Only 1/3 of the women that were held in these detention centers and reformatories were ever charged with prostitution. The other 2/3 were simply detained for having a venereal disease or for a host of arbitrary reasons ranging from how they dressed to the way they danced. In no way were any of the decisions on who to quarantine based on the most recent scientific findings or public health concerns. Rather, these decisions revolved around the personal moral judgements of men in power concerning women who had little or no rights. As a member of the military’s newly formed Commission on Training Camp Activities from New Jersey described after “investigating” the behavior of local women, “the manner of dancing by certain of these girls was so suggestive as to constitute almost positive proof of their indulging in sexual intercourse.” In other words, they’re whores because we say they’re whores.
The most egregious example of this pseudo-scientific posturing is from the bipartisan duo of New York and New Jersey Governors Andrew Cuomo and Chris Christie, who apparently obtained masters degrees in Public Health overnight and have enacted strict quarantine policies for people returning from West Africa who have had contact with Ebola patients. Governor Christie echoed the inane violations of civil rights perpetrated nearly a century ago on prostitutes and “impure” women by quarantining Kaci Hickox, a nurse who had been working with Médecins Sans Frontières (Doctors Without Borders) to help people in Sierra Leone who were enduring the ravages of Ebola. Upon landing in New Jersey, Hickox, who was asymptomatic for Ebola or any other disease for that matter, was promptly detained and quarantined in a tent equipped with the luxury of a portable toilet, but without a shower or television.
Tom Frieden remembers the young woman with the beautiful hair, dyed a rusty gold and braided meticulously, elaborately, perhaps by someone who loved her very much. She was lying facedown, half off the mattress. She had been dead for hours, and flies had found the bare flesh of her legs.
Two other bodies lay nearby. Bedridden patients who had not yet succumbed said of the dead, “Please, get them out of here.”
Frieden, the director of the U.S. Centers for Disease Control and Prevention (CDC), knew it was no simple matter to properly carry away a body loaded with Ebola virus. It takes four people wearing protective suits, one at each corner of the body bag. On that grim day near the end of August, in a makeshift Ebola ward in Monrovia, Liberia, burial teams already had lugged 60 victims to a truck for the trip to the crematorium.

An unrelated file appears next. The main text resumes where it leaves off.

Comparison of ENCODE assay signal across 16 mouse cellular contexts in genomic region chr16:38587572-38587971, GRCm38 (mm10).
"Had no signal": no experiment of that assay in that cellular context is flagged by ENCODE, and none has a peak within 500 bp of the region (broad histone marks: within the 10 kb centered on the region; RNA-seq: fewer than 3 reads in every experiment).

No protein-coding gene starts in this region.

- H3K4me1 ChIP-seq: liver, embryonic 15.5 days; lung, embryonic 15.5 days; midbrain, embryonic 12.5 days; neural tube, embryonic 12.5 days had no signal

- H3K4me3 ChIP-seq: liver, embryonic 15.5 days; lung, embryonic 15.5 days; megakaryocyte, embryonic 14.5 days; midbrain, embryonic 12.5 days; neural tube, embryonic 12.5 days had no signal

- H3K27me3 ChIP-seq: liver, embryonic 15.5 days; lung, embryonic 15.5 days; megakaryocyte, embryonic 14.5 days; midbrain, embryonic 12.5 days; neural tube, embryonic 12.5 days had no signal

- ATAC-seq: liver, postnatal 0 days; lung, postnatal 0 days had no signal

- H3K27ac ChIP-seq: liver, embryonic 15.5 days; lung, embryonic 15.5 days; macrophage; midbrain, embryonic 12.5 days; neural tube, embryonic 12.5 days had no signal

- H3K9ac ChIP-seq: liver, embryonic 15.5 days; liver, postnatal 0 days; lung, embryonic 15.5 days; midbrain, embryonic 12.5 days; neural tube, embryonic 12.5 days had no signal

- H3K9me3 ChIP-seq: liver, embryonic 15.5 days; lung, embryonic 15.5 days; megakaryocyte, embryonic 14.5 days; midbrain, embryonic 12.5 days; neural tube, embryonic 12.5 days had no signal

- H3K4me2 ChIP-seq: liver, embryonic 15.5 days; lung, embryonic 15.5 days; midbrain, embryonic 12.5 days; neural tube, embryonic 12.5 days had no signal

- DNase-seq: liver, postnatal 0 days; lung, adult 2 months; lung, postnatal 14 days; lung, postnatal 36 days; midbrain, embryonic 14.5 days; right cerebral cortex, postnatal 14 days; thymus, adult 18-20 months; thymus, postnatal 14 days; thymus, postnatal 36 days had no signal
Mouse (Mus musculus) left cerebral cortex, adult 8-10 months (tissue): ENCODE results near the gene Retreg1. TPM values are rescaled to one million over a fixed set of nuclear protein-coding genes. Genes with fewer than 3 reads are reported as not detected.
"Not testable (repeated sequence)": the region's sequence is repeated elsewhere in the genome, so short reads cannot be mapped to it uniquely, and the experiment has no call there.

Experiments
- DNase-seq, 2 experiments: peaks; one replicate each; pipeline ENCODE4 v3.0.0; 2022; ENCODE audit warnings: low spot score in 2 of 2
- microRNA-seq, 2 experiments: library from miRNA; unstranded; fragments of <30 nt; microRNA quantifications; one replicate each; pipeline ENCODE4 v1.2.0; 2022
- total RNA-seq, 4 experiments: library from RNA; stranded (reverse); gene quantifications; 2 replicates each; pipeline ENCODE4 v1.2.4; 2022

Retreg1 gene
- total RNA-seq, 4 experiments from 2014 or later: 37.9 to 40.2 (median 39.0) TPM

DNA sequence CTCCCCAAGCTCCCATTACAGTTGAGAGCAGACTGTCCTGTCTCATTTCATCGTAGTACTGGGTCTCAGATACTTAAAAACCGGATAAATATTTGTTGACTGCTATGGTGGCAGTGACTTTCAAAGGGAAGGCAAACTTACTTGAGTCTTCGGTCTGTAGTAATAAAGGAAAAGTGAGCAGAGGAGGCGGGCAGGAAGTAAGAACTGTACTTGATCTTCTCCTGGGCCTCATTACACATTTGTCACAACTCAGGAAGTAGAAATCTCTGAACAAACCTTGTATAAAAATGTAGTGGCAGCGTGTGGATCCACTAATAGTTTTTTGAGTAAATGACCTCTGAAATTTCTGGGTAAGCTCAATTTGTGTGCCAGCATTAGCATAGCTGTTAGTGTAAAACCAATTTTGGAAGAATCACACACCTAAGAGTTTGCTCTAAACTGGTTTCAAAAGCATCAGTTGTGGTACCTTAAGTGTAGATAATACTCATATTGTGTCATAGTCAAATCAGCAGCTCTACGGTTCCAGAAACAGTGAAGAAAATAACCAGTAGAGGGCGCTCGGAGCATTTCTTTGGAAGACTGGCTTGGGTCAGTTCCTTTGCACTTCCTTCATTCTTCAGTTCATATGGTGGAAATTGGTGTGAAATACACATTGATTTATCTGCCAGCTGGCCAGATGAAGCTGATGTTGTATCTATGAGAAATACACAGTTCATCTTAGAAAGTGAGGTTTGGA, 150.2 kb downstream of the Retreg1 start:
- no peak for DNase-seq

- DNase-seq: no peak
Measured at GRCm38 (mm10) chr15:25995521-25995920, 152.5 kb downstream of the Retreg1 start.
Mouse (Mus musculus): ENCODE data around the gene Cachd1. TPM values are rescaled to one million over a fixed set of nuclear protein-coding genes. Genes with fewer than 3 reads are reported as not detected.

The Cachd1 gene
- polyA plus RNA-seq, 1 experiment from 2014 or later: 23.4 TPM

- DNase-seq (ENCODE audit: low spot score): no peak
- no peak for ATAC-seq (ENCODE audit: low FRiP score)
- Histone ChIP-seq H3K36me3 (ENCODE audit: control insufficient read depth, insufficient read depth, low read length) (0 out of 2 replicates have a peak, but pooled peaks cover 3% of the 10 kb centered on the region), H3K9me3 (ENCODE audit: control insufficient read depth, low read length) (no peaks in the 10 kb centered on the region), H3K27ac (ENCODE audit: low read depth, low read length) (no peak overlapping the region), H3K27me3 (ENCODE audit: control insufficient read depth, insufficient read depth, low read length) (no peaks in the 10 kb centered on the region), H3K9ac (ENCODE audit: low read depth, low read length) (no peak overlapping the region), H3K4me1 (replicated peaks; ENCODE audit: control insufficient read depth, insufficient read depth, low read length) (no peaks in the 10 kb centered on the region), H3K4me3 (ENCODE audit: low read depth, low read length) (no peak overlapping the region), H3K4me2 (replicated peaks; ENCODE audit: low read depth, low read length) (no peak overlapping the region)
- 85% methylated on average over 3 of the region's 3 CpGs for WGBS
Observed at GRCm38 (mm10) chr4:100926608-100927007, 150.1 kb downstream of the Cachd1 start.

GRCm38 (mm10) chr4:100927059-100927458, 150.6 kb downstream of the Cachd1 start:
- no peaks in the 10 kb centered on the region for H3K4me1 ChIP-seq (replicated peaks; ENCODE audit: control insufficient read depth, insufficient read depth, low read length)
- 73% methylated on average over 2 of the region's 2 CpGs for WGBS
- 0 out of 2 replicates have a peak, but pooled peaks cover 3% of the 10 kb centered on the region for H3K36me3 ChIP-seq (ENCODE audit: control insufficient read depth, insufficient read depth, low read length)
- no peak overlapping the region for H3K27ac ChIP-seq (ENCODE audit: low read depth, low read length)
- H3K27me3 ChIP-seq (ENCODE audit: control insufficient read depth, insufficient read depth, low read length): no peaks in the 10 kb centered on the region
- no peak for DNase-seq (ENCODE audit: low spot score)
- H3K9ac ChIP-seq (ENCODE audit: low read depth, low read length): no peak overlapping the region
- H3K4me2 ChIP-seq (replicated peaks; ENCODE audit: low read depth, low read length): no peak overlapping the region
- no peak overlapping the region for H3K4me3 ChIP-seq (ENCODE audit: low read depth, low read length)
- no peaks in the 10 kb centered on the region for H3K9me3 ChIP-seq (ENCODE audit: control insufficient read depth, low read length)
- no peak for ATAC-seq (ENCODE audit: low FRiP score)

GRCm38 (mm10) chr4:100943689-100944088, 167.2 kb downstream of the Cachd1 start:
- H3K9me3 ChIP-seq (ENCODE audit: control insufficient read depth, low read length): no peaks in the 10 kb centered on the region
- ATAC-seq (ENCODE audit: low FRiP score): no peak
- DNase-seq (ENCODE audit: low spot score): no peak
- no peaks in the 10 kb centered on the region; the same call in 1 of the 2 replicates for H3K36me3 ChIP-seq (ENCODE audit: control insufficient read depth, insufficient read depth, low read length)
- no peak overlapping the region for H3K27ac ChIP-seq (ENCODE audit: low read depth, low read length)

Frieden had seen plenty of death over the years, but this was far worse than he expected, a plague on a medieval scale. “A scene out of Dante,” he called it.
Shaken, he flew back to the United States on Aug. 31 and immediately briefed President Obama by phone. The window to act was closing, he told the president in the 15-minute call.
That conversation, nearly six months after the World Health Organization (WHO) learned of an Ebola outbreak in West Africa, was part of a mounting realization among world leaders that the battle against the virus was being lost. As of early September, with more than 1,800 confirmed Ebola deaths in Guinea, Liberia and Sierra Leone, there was still no coordinated global response. Alarmed U.S. officials realized they would need to call in the military.
Obama eventually ordered 3,000 military personnel to West Africa; about 200 had arrived by the beginning of this month. They will be joined by health workers from countries such as Britain, China and Cuba. Canada and Japan are sending protective gear and mobile laboratories. Nonprofit organizations such as the Gates Foundation also are contributing. But it’s not at all clear that this belated muscular response will be enough to quell the epidemic before it takes tens of thousands of lives.
This is an open-ended crisis involving a microscopic threat on the move. This week came the unsettling news that the Ebola epidemic has now reached across the Atlantic Ocean to a hospital in Texas, where a Liberian man has tested positive for the virus.
So how did the situation get so horribly out of control?
From “Archaeologists unearth hidden death chambers used to kill a quarter-million Jews at notorious camp”
By Terrence McCoy in The Washington Post
Few sites across war-torn Poland harbor more secrets of atrocity and horror than the Nazi concentration camp of Sobibor. Different from Auschwitz, which almost immediately yielded the full scope of the crimes committed there, the history of Sobibor in eastern Poland was initially hidden and opaque.
Unlike Auschwitz, the fate of Sobibor wasn’t liberation. It was obliteration. The Nazis who had run the camp tried to extinguish every remnant of it in 1943, painting over its grounds with a farm, trees and asphalt. Besides a railroad track and the commander’s house, Haaretz noted, nothing remained of the camp. Save for the testimonies of the few survivors, who could only provide scant recollections of small areas of the camp, Sobibor had been lost to history.
But now, more than 70 years later, relics of genocide have surfaced, bringing more clarity to the murder of an estimated 250,000 Jews there than ever before. Buried beneath an asphalt road were a series of well-preserved gas chamber walls that archaeologists say will help elucidate the secrets of Sobibor. Beneath the road were brick rows, stacked four deep — the exoskeleton of four gas chambers.
“The discovery of the gas chambers at Sobibor is a very important finding in Holocaust research,” historian David Silberklang, editor of Yad Vashem Studies, said in a statement. “It is important to understand that there were no survivors from among the Jews who worked in the area of the gas chambers. Therefore, these findings are all that is left of those murdered there, and they open a window onto the day-to-day suffering of these people.”
It is the greatest murder mystery of all time, a puzzle that has perplexed criminologists for more than a century and spawned books, films and myriad theories ranging from the plausible to the utterly bizarre.
But now, thanks to modern forensic science, The Mail on Sunday can exclusively reveal the true identity of Jack the Ripper, the serial killer responsible for at least five grisly murders in Whitechapel in East London during the autumn of 1888.
DNA evidence has now shown beyond reasonable doubt which one of six key suspects commonly cited in connection with the Ripper’s reign of terror was the actual killer – and we reveal his identity.